The Biscoff Cookie and Spread Cookbook includes photos of desserts that look mouthwatering. You can see a few recipes on the Biscoff website, but these photos are nowhere near as scrumptious looking as the ones in the book.
Biscoff coffee cake
The recipe I baked was the Biscoff coffee cake. The crumble topping itself contains two sticks of butter and lots of sugar. The cake part under the crumble held enough moisture that it did feel like it melted in my mouth.
I’m looking forward to future Biscoff baking Sundays!
by Melody Dworak on March 31st, 2015
If it takes 90 days to create a new habit, then by-golly I may have just succeeded at one of my New Year’s Resolutions. This resolution was inspired by that 5 o’clock HANGRY feeling.
You get off work, drained from the day, and you have no energy or patience to deal with making cooking decisions. Eating–a core function of sustaining your existence–takes the backseat to meal prep, or arguing about meal prep, or whining about why you can’t ever eat the salad greens before they turn to slime.
The solution? Big batch cooking on the weekend, or whatever days off you might have. I’m happy to say this has worked for me for 13 weeks in a row. I use recipes from library cookbooks to shake up the flavors, only repeating my favorites. And I’ve started collecting these recipes by scanning the pages with Evernote’s Scannable app (Apple) and saving them to the Evernote Food app (Andoid, Apple).
Here are a few of the books and recipes that have allowed me to conquer the 5 o’clock HANGRY. Read the rest of this entry »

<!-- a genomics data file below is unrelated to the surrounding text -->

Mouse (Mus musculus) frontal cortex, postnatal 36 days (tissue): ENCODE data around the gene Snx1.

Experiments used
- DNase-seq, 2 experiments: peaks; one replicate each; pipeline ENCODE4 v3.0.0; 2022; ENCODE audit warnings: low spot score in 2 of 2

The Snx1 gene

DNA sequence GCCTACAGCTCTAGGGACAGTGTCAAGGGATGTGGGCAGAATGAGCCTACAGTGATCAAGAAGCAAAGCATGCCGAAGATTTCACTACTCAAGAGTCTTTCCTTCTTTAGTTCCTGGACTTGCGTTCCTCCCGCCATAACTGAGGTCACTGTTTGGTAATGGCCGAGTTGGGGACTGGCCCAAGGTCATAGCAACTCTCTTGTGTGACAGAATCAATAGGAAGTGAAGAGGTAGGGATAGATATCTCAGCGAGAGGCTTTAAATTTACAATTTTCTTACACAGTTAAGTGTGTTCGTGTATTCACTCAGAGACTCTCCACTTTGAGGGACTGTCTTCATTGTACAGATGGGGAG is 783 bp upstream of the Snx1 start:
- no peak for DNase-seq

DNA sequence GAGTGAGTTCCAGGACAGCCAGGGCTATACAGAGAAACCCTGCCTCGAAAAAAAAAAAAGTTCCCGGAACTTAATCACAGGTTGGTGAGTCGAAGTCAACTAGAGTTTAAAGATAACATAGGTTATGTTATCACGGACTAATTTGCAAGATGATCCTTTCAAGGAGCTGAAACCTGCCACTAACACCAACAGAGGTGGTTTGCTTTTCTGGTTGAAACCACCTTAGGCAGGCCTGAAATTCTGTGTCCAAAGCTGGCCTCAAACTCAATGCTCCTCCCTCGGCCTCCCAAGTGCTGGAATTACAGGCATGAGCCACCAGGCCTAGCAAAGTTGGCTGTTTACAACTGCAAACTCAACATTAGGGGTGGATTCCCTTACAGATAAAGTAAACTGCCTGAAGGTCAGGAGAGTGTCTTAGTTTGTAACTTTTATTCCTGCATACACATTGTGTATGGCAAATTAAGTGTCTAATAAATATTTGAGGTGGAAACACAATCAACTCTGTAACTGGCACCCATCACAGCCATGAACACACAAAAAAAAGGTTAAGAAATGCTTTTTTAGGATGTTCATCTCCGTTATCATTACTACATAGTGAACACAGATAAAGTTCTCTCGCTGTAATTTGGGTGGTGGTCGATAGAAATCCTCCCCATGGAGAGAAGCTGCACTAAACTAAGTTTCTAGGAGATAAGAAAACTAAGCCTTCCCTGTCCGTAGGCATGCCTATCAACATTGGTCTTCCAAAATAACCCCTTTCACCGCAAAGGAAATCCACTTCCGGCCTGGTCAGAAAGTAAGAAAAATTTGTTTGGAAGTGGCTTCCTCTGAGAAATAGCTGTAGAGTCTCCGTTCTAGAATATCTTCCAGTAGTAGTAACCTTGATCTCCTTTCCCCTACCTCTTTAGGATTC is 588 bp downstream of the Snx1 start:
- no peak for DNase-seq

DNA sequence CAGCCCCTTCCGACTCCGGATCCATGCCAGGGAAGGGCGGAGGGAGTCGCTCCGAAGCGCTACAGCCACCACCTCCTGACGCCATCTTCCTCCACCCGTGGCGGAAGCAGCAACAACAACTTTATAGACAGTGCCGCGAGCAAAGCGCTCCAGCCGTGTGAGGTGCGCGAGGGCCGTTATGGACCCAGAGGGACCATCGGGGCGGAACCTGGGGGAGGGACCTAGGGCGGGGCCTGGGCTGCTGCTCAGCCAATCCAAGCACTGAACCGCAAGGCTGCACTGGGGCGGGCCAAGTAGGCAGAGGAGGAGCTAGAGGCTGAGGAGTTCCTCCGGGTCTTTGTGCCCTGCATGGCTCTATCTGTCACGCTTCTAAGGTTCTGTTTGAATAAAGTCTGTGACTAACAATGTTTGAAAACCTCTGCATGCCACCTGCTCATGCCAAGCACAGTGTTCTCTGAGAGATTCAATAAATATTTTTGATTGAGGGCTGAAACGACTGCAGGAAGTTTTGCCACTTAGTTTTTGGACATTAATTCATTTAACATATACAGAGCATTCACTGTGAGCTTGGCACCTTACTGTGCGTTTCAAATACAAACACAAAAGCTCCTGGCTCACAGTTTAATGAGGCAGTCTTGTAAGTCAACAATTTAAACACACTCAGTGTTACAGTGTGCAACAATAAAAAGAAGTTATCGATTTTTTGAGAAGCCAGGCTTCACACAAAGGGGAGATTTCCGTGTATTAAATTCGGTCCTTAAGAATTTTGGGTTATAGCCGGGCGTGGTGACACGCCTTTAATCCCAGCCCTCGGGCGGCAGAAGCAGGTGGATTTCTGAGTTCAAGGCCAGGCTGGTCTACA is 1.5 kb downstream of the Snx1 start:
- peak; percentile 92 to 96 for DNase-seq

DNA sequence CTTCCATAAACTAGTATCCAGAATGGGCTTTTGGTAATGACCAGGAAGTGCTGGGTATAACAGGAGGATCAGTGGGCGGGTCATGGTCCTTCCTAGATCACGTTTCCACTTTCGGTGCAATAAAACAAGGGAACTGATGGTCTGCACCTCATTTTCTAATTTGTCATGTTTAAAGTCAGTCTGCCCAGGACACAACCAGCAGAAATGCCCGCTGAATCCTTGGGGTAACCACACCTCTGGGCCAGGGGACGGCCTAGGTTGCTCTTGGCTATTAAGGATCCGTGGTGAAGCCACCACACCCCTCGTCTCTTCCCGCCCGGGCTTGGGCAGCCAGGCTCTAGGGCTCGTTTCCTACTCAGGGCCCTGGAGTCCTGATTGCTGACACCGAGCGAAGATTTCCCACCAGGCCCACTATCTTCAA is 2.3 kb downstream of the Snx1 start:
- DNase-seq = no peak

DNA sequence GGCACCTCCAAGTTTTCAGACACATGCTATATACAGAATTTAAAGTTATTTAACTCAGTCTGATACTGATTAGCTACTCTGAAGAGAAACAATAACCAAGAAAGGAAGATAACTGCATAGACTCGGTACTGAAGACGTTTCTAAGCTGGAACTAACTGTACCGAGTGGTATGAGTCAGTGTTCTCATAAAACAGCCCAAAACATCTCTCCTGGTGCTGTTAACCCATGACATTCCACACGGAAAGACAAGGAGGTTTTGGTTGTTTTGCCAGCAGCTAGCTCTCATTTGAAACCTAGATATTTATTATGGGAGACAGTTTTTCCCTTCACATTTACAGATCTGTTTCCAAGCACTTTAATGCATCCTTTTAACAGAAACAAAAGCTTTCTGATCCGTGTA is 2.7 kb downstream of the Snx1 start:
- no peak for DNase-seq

by Melody Dworak on March 13th, 2015
Photo by Phillip on Flickr.
Those new to filing taxes as a sole-proprietorship business owner or as someone who is self-employed have a few forms and resources they need to become familiar with.
If you are starting from the very beginning, you can visit the Self-Employed Individuals Tax Center, an information resource provided by the IRS. The information in this blog post comes from there.
This web page links to the primary forms and publications needed. Pay attention to the following: Read the rest of this entry »
by Melody Dworak on February 26th, 2015
Here are four new memoirs that will make the able-bodied glad we’re only trapped by crappy winter weather.
A bizarre illness rendered Martin Pistorius immobile and incommunicado for 12 years. His family was told the teenager was going to die, but he survived in a vegetative state with no way to communicate. His family didn’t know he was cognizant for more than a decade. How do you cope when you are trapped inside your body? What do you do when the staff at the care center leave Barney reruns on for hours? This memoir shares his intense story. eBook available on Overdrive. Read the rest of this entry »